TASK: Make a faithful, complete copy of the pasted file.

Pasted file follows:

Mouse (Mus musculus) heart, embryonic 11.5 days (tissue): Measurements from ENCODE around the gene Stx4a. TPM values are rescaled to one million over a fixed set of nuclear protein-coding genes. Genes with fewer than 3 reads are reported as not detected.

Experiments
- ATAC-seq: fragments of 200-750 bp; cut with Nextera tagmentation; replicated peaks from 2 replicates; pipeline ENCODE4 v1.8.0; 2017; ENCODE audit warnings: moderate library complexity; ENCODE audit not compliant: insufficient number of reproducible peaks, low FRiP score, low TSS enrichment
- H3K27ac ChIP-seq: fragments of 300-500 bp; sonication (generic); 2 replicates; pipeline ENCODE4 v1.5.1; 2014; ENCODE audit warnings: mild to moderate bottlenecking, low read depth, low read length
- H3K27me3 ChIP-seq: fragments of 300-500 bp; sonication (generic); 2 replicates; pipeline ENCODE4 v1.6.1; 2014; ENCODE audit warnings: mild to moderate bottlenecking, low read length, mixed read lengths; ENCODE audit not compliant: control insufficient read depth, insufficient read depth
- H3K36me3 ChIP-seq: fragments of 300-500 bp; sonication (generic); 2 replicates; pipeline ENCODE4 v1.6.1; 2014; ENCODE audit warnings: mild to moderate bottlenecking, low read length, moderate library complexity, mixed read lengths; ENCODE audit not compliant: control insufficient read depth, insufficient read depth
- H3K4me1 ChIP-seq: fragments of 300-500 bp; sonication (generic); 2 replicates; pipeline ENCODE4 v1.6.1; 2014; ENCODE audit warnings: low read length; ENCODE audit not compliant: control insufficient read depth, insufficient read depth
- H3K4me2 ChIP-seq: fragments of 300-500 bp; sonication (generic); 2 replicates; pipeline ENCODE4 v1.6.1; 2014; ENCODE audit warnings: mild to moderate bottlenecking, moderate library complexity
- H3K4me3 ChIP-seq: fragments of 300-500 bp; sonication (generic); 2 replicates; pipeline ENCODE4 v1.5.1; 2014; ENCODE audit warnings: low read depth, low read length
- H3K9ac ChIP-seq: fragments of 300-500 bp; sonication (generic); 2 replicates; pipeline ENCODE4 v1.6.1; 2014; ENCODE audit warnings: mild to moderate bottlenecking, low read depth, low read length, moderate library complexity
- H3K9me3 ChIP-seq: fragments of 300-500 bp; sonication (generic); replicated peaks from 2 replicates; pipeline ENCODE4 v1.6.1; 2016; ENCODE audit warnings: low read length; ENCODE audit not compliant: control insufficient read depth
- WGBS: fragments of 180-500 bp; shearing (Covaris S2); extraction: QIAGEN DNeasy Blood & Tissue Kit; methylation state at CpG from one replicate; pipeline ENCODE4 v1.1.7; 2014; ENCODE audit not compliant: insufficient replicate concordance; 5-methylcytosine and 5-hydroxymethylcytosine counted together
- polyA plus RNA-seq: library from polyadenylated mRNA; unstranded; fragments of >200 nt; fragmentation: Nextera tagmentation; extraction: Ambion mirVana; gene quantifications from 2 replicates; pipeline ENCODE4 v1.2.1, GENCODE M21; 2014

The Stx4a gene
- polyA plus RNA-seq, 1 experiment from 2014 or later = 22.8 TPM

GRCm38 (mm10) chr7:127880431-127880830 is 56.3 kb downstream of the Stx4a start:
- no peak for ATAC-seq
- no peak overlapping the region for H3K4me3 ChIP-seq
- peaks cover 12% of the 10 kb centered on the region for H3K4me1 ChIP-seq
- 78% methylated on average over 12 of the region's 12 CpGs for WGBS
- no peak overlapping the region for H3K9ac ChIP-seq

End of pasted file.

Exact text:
Mouse (Mus musculus) heart, embryonic 11.5 days (tissue): Measurements from ENCODE around the gene Stx4a. TPM values are rescaled to one million over a fixed set of nuclear protein-coding genes. Genes with fewer than 3 reads are reported as not detected.

Experiments
- ATAC-seq: fragments of 200-750 bp; cut with Nextera tagmentation; replicated peaks from 2 replicates; pipeline ENCODE4 v1.8.0; 2017; ENCODE audit warnings: moderate library complexity; ENCODE audit not compliant: insufficient number of reproducible peaks, low FRiP score, low TSS enrichment
- H3K27ac ChIP-seq: fragments of 300-500 bp; sonication (generic); 2 replicates; pipeline ENCODE4 v1.5.1; 2014; ENCODE audit warnings: mild to moderate bottlenecking, low read depth, low read length
- H3K27me3 ChIP-seq: fragments of 300-500 bp; sonication (generic); 2 replicates; pipeline ENCODE4 v1.6.1; 2014; ENCODE audit warnings: mild to moderate bottlenecking, low read length, mixed read lengths; ENCODE audit not compliant: control insufficient read depth, insufficient read depth
- H3K36me3 ChIP-seq: fragments of 300-500 bp; sonication (generic); 2 replicates; pipeline ENCODE4 v1.6.1; 2014; ENCODE audit warnings: mild to moderate bottlenecking, low read length, moderate library complexity, mixed read lengths; ENCODE audit not compliant: control insufficient read depth, insufficient read depth
- H3K4me1 ChIP-seq: fragments of 300-500 bp; sonication (generic); 2 replicates; pipeline ENCODE4 v1.6.1; 2014; ENCODE audit warnings: low read length; ENCODE audit not compliant: control insufficient read depth, insufficient read depth
- H3K4me2 ChIP-seq: fragments of 300-500 bp; sonication (generic); 2 replicates; pipeline ENCODE4 v1.6.1; 2014; ENCODE audit warnings: mild to moderate bottlenecking, moderate library complexity
- H3K4me3 ChIP-seq: fragments of 300-500 bp; sonication (generic); 2 replicates; pipeline ENCODE4 v1.5.1; 2014; ENCODE audit warnings: low read depth, low read length
- H3K9ac ChIP-seq: fragments of 300-500 bp; sonication (generic); 2 replicates; pipeline ENCODE4 v1.6.1; 2014; ENCODE audit warnings: mild to moderate bottlenecking, low read depth, low read length, moderate library complexity
- H3K9me3 ChIP-seq: fragments of 300-500 bp; sonication (generic); replicated peaks from 2 replicates; pipeline ENCODE4 v1.6.1; 2016; ENCODE audit warnings: low read length; ENCODE audit not compliant: control insufficient read depth
- WGBS: fragments of 180-500 bp; shearing (Covaris S2); extraction: QIAGEN DNeasy Blood & Tissue Kit; methylation state at CpG from one replicate; pipeline ENCODE4 v1.1.7; 2014; ENCODE audit not compliant: insufficient replicate concordance; 5-methylcytosine and 5-hydroxymethylcytosine counted together
- polyA plus RNA-seq: library from polyadenylated mRNA; unstranded; fragments of >200 nt; fragmentation: Nextera tagmentation; extraction: Ambion mirVana; gene quantifications from 2 replicates; pipeline ENCODE4 v1.2.1, GENCODE M21; 2014

The Stx4a gene
- polyA plus RNA-seq, 1 experiment from 2014 or later = 22.8 TPM

GRCm38 (mm10) chr7:127880431-127880830 is 56.3 kb downstream of the Stx4a start:
- no peak for ATAC-seq
- no peak overlapping the region for H3K4me3 ChIP-seq
- peaks cover 12% of the 10 kb centered on the region for H3K4me1 ChIP-seq
- 78% methylated on average over 12 of the region's 12 CpGs for WGBS
- no peak overlapping the region for H3K9ac ChIP-seq